Considering that composer Kenji Yamamoto was limited to a mere 6 MB of storage for sound effects, such balanced sound is a surprise, to say the least. The utilization of those sound effects is a testament to the pure brilliance behind Prime’s direction. The developers at Retro Studios were never afraid to tweak or re-implement elements of the series that were stale and never shied away from introducing new, sometimes controversial, features to breathe new life into the series. They had their focus upon the future, rather than the past of Metroid, an approach modern game developers should consider.
Within the Suit
Gameplay is as precise in Prime as in any 2D Metroid game, with each pit, platform, and puzzle carefully constructed to keep the player moving forward into undiscovered territory. Weapons are doled out carefully and the game aptly avoids using upgrades as keys, each weapon instead feels vital to Samus’ arsenal and they are sorely missed during the early portions of subsequent playthroughs.
Even the original control scheme, antiquated even by the standards of its time, remains amenable, because the game is designed around its strengths. The lock-on system supplants a traditional, dual-stick control scheme and allows the gameplay to feel as if one is moving a fully-armed galactic bounty hunter rather than a lightweight solider. Boss battles feel simultaneously epic as well as innately conquerable and the bosses stand out, not only for their stylistic brilliance, but also for their weaknesses, which make each boss feel like a puzzle that the player is solving rather than a simple obstacle to progression.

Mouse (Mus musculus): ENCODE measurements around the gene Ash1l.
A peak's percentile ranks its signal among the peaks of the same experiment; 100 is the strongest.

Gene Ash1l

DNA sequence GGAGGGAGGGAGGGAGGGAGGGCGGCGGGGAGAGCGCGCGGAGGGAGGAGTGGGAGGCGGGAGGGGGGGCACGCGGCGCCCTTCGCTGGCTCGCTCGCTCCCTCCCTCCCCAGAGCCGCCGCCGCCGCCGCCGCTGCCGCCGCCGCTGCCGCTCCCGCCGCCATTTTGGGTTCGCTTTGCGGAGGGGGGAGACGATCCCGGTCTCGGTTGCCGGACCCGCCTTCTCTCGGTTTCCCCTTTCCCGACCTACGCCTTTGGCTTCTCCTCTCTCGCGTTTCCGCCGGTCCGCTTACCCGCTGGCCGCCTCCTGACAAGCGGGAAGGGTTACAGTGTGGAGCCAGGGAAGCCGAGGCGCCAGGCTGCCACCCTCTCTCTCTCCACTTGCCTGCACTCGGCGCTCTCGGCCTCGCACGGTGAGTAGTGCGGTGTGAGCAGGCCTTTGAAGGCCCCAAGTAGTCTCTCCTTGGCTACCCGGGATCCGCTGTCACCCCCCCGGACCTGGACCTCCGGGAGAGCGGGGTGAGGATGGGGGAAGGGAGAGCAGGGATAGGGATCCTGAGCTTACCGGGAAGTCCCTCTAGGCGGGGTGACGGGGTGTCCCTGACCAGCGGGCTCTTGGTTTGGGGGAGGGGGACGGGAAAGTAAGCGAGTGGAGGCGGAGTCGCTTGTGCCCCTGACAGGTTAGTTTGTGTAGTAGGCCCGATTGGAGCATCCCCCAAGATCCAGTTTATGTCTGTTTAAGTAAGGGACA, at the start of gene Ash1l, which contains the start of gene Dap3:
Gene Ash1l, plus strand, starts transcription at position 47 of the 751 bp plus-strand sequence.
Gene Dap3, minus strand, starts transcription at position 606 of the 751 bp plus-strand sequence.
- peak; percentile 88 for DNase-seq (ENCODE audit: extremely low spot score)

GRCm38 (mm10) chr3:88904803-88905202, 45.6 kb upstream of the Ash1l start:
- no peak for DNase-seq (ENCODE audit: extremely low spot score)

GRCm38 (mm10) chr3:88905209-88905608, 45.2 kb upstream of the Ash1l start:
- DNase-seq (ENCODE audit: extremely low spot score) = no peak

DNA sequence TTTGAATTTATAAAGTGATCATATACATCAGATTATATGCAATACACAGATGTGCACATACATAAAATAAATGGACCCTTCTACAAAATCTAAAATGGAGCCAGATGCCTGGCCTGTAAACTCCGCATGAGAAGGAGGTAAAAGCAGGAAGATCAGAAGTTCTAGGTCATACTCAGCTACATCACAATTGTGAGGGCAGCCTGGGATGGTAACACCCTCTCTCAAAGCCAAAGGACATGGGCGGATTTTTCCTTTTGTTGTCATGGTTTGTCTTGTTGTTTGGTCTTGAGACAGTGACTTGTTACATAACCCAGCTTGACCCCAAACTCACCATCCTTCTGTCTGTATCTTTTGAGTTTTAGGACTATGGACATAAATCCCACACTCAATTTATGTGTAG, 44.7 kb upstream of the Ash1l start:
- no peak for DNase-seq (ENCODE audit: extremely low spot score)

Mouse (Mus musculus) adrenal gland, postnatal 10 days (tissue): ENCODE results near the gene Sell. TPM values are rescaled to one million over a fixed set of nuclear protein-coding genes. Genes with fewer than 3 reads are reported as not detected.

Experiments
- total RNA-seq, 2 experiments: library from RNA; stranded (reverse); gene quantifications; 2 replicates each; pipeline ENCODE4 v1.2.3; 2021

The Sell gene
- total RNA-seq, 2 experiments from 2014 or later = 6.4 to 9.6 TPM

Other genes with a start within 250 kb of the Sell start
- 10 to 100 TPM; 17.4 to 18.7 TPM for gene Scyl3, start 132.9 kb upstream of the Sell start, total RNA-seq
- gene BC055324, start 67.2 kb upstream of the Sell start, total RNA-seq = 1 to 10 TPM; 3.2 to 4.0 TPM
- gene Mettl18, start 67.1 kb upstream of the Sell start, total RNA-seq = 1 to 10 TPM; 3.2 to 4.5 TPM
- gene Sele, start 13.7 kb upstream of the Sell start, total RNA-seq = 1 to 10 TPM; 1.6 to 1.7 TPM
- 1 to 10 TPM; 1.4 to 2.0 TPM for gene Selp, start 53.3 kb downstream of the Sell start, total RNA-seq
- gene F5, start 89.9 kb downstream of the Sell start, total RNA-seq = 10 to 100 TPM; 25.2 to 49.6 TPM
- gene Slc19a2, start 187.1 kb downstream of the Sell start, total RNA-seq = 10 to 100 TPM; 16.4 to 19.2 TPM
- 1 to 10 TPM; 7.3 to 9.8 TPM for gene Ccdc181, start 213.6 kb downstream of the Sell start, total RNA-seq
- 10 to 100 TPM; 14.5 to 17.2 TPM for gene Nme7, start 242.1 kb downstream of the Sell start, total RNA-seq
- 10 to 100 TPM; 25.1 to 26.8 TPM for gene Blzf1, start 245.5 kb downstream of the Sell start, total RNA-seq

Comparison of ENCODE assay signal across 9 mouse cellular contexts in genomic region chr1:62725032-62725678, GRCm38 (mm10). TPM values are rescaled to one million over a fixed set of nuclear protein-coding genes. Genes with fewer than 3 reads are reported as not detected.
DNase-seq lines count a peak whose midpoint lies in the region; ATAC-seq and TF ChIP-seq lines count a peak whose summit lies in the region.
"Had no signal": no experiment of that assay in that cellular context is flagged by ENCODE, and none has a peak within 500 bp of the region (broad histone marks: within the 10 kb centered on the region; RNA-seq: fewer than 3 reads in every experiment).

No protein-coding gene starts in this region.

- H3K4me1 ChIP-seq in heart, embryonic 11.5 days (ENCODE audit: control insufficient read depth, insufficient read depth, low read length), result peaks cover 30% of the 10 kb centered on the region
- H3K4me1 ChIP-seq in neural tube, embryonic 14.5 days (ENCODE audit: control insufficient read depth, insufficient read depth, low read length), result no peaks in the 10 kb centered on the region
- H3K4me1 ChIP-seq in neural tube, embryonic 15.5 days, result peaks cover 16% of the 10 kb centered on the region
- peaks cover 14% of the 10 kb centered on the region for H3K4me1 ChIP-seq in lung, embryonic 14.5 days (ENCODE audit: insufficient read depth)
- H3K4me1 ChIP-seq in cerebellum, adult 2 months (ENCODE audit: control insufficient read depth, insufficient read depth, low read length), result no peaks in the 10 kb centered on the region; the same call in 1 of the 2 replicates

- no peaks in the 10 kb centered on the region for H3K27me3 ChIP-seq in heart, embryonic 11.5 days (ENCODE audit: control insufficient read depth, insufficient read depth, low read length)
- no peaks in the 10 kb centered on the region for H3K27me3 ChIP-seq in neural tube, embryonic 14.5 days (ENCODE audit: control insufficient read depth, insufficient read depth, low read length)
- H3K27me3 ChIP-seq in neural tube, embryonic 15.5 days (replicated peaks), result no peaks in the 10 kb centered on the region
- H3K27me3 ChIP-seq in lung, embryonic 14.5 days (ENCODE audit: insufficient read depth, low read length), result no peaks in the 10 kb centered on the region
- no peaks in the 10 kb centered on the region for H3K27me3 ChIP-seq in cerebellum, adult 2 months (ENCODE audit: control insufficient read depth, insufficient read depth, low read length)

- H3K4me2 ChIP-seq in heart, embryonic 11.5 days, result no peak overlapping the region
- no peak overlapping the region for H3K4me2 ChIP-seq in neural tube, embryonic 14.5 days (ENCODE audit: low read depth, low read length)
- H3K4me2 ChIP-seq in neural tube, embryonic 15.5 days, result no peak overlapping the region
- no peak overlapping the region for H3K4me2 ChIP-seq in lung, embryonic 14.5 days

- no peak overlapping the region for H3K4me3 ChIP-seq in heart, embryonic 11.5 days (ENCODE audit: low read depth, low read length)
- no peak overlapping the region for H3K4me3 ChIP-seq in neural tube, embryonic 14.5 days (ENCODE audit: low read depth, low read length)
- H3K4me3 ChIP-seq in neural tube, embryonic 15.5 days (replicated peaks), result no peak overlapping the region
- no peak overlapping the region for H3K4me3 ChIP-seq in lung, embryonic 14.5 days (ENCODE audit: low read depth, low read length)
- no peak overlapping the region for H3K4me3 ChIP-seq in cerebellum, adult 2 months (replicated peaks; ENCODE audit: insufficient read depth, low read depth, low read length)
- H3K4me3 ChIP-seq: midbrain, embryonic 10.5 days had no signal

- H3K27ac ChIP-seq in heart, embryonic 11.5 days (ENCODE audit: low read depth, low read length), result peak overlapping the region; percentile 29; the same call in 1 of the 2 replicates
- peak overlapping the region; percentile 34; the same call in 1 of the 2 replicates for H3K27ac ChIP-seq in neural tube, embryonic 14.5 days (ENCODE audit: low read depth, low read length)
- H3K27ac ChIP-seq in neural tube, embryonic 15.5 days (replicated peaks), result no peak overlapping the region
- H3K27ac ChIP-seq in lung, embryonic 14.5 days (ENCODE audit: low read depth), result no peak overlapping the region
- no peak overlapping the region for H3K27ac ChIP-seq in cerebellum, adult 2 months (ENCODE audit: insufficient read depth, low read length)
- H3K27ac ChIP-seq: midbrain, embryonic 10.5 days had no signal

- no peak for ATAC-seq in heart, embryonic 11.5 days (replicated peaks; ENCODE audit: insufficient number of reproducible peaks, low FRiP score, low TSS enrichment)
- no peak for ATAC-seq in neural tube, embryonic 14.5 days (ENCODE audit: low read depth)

Scanning is a feature unique to the Prime series, and its introduction is an important milestone in the adaptation of the Metroid series from 2D to 3D. Boss weaknesses, enemy details, and the majority of the story are locked behind small, orange symbols evident only within the Scan Visor. This allows a fully realized story to be told while keeping the player’s immersion intact, avoiding in-game explanations of story and lore filled with immersion-breaking plot dumps. Scanning is perhaps the most important design decision implemented into Prime by Retro Studios, as it allows immersion to stay intact, despite realistic limitations on graphical fidelity, limitations that most modern AAA games simply do not have.
Metroid Prime is, arguably, the greatest game of the sixth generation. It’s simplicity, timeless graphics, and well-produced audio all compose what is perhaps the single most well-balanced game in Nintendo’s history. Each and every aspect of the game is finely tuned, with a focus on extreme detail. Because of this, it’s quite amazing to think that Prime was developed by an American studio which had never even seen a game past its alpha stage, much less handled one of gaming’s most treasured franchises.
If anything, Metroid Prime is a testament to what ingenuity, hard-work, and pure, unadulterated brilliance can bring to an industry too often defined by meaningless stat-grinds and inch-deep stories. Like anything beautiful, and much of life, Metroid Prime is an experience that merits full, undivided attention and contemplation, even years after the initial experience.